Japan and NATO began their courtship in the early 1990s following the end of the Cold War. A more intimate relationship was stymied by Europe’s understandable preoccupation with events close to home and the absence of a threat from Asia. For its part, Japanese security policy was constrained by the constitutional and social limits of the post-World War II order.
The Japan-NATO relationship deepened significantly with the signing of a Joint Political Declaration in April 2013, a pact that former Prime Minister Shinzo Abe used to advance his expansive view of national defence and security. His message about Chinese threats and the indivisibility of security challenges has had greater appeal in European corridors as Beijing became more confident and assertive. The bromance between Chinese President Xi Jinping and Russian President Vladimir Putin, institutionalised in their joint declaration on February 4, was built on the concordance of their thinking. China’s support for Moscow’s invasion of Ukraine demonstrated that this convergence was of genuine concern: two of the world’s biggest militaries were led by revisionist powers bent on tearing up the rules of the postwar order.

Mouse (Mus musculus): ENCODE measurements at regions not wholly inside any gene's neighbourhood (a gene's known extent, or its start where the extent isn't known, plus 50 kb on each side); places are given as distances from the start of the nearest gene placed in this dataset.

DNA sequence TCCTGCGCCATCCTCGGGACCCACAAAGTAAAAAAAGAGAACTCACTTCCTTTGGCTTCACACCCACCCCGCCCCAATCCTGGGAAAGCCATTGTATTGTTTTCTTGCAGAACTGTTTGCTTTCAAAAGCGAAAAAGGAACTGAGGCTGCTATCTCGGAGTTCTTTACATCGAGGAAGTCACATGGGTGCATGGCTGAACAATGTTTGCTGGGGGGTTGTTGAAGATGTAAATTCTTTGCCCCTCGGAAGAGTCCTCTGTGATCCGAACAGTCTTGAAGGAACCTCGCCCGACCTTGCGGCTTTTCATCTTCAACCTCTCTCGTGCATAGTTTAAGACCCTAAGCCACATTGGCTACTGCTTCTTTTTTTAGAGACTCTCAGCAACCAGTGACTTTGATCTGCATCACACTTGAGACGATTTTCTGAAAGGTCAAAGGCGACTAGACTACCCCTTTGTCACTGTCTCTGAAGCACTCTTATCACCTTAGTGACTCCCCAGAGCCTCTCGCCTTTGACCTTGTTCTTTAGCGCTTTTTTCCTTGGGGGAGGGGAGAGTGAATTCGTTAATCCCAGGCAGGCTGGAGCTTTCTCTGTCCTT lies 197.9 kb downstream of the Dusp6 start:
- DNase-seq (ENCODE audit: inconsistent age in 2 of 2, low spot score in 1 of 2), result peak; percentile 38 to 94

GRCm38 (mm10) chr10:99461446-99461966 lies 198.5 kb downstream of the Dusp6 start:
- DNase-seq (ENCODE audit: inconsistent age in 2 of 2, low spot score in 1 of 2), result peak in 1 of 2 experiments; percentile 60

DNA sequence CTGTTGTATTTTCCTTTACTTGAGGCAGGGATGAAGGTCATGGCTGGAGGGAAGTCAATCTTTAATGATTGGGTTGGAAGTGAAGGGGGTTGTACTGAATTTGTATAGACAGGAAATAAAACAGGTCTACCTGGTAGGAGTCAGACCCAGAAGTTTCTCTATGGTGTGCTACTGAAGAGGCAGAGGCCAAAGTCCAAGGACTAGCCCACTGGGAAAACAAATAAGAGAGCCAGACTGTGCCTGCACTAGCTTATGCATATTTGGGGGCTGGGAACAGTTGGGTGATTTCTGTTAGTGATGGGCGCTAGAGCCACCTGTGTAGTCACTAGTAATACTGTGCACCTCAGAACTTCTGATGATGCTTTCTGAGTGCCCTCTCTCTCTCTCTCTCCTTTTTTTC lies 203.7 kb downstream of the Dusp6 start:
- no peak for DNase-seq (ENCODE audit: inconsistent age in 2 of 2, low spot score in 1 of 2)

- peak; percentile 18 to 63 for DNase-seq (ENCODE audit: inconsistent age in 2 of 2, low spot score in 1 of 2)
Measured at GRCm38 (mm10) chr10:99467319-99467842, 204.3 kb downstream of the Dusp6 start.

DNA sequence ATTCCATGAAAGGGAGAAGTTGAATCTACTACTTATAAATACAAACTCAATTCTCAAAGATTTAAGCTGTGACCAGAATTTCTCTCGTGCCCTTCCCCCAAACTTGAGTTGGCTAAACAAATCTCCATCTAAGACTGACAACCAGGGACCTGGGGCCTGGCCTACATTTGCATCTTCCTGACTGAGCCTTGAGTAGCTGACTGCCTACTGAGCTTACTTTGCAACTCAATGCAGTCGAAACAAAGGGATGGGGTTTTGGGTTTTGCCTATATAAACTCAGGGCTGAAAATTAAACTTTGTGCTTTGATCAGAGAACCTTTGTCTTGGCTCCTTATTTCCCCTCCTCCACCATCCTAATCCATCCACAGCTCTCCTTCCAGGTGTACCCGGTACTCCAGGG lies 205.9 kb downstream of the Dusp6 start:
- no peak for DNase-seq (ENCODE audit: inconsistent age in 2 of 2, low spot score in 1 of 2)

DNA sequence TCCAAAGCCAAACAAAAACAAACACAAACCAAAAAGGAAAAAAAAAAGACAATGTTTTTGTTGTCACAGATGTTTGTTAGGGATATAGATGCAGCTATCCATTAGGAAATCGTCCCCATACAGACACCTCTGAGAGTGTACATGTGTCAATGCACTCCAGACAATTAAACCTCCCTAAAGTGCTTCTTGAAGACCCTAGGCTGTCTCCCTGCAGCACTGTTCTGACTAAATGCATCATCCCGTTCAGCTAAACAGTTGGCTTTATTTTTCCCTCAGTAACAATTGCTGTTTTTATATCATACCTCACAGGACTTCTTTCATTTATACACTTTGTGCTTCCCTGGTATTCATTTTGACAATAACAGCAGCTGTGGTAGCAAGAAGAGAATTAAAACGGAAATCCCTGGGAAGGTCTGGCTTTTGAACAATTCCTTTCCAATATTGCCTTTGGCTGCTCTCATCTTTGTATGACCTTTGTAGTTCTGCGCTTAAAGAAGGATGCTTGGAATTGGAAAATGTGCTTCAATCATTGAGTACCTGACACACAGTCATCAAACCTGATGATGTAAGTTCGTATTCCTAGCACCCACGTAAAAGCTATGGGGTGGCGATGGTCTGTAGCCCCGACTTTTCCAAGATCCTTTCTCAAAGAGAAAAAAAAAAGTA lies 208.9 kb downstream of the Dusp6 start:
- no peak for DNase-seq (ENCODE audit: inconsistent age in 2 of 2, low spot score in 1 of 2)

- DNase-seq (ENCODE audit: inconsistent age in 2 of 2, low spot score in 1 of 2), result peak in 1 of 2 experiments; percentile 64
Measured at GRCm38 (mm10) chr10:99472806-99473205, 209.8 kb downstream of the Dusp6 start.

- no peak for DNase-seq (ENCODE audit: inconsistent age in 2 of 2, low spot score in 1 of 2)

Part of Mr Abe’s genius was creating a security framework that gave Europe a role in a distant region. The Indo-Pacific, a construct that he first articulated in a 2007 speech to the Indian Parliament, extended what were formerly “Asian” security interests to Europe’s doorstep. Mr Abe asserted that Africa and the Middle East were part of this broader theatre, a claim that allowed Europe to participate if it embraced the same logic.
China nudged Europe to action by flexing its economic muscle through the Belt and Road Initiative (BRI) in Africa, the Middle East and Central Europe, and with “wolf warrior” diplomacy that aimed to punish European governments that dared challenge Beijing. China’s rejection of Western values was another blow, striking at the heart of European soft power, one of its most valuable assets. The association of this new geographical space with Western values to create the “Free and Open Indo-Pacific” was another smart move by Mr Abe to facilitate European engagement.